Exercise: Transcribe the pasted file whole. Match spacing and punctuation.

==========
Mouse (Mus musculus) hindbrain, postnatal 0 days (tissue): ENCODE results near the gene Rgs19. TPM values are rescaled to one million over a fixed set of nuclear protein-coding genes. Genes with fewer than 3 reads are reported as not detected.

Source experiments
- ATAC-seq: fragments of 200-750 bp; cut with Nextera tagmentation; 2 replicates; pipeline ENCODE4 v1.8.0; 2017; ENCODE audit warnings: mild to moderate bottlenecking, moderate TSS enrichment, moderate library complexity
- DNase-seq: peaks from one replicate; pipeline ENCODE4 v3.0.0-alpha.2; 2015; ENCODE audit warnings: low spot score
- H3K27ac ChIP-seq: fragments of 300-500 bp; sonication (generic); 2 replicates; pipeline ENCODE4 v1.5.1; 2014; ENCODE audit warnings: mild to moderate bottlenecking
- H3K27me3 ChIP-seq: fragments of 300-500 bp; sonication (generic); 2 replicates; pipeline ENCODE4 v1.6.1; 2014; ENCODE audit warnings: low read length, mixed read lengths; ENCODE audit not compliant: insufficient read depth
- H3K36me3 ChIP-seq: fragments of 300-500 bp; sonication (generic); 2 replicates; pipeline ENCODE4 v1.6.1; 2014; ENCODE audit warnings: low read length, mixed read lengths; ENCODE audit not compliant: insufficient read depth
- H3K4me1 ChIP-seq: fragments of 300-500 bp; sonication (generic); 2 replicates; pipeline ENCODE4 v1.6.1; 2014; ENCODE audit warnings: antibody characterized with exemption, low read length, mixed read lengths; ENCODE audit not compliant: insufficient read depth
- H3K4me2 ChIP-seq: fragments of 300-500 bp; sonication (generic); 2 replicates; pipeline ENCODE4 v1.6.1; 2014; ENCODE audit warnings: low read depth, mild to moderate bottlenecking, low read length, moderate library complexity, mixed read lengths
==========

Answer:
Mouse (Mus musculus) hindbrain, postnatal 0 days (tissue): ENCODE results near the gene Rgs19. TPM values are rescaled to one million over a fixed set of nuclear protein-coding genes. Genes with fewer than 3 reads are reported as not detected.

Source experiments
- ATAC-seq: fragments of 200-750 bp; cut with Nextera tagmentation; 2 replicates; pipeline ENCODE4 v1.8.0; 2017; ENCODE audit warnings: mild to moderate bottlenecking, moderate TSS enrichment, moderate library complexity
- DNase-seq: peaks from one replicate; pipeline ENCODE4 v3.0.0-alpha.2; 2015; ENCODE audit warnings: low spot score
- H3K27ac ChIP-seq: fragments of 300-500 bp; sonication (generic); 2 replicates; pipeline ENCODE4 v1.5.1; 2014; ENCODE audit warnings: mild to moderate bottlenecking
- H3K27me3 ChIP-seq: fragments of 300-500 bp; sonication (generic); 2 replicates; pipeline ENCODE4 v1.6.1; 2014; ENCODE audit warnings: low read length, mixed read lengths; ENCODE audit not compliant: insufficient read depth
- H3K36me3 ChIP-seq: fragments of 300-500 bp; sonication (generic); 2 replicates; pipeline ENCODE4 v1.6.1; 2014; ENCODE audit warnings: low read length, mixed read lengths; ENCODE audit not compliant: insufficient read depth
- H3K4me1 ChIP-seq: fragments of 300-500 bp; sonication (generic); 2 replicates; pipeline ENCODE4 v1.6.1; 2014; ENCODE audit warnings: antibody characterized with exemption, low read length, mixed read lengths; ENCODE audit not compliant: insufficient read depth
- H3K4me2 ChIP-seq: fragments of 300-500 bp; sonication (generic); 2 replicates; pipeline ENCODE4 v1.6.1; 2014; ENCODE audit warnings: low read depth, mild to moderate bottlenecking, low read length, moderate library complexity, mixed read lengths